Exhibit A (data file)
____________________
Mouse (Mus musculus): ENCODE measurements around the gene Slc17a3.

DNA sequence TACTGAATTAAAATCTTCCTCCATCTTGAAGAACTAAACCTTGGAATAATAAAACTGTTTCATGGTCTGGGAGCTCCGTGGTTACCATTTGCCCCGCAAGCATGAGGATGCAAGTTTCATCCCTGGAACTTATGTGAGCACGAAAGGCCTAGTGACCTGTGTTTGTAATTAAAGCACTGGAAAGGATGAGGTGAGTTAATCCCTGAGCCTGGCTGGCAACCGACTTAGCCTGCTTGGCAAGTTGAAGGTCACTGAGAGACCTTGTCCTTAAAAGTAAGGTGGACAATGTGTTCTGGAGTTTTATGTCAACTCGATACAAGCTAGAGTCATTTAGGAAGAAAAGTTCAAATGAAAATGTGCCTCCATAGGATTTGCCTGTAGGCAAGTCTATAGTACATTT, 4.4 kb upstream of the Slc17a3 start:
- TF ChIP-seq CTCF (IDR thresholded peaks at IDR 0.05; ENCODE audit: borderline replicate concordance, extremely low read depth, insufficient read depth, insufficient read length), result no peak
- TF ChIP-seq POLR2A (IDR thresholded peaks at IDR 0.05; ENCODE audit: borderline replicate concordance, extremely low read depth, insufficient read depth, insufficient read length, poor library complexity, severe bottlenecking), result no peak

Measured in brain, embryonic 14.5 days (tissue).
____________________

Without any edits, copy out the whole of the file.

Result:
Mouse (Mus musculus): ENCODE measurements around the gene Slc17a3.

DNA sequence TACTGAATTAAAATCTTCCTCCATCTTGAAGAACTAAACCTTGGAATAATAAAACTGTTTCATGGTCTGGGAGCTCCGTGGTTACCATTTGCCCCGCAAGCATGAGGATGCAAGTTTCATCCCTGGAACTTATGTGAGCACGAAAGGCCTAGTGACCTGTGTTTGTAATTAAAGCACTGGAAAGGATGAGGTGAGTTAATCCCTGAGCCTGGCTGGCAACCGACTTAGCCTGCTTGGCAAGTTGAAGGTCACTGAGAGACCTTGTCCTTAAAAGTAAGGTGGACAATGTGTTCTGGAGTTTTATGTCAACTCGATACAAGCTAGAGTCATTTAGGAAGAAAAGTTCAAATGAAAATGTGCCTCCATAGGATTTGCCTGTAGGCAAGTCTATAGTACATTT, 4.4 kb upstream of the Slc17a3 start:
- TF ChIP-seq CTCF (IDR thresholded peaks at IDR 0.05; ENCODE audit: borderline replicate concordance, extremely low read depth, insufficient read depth, insufficient read length), result no peak
- TF ChIP-seq POLR2A (IDR thresholded peaks at IDR 0.05; ENCODE audit: borderline replicate concordance, extremely low read depth, insufficient read depth, insufficient read length, poor library complexity, severe bottlenecking), result no peak

Measured in brain, embryonic 14.5 days (tissue).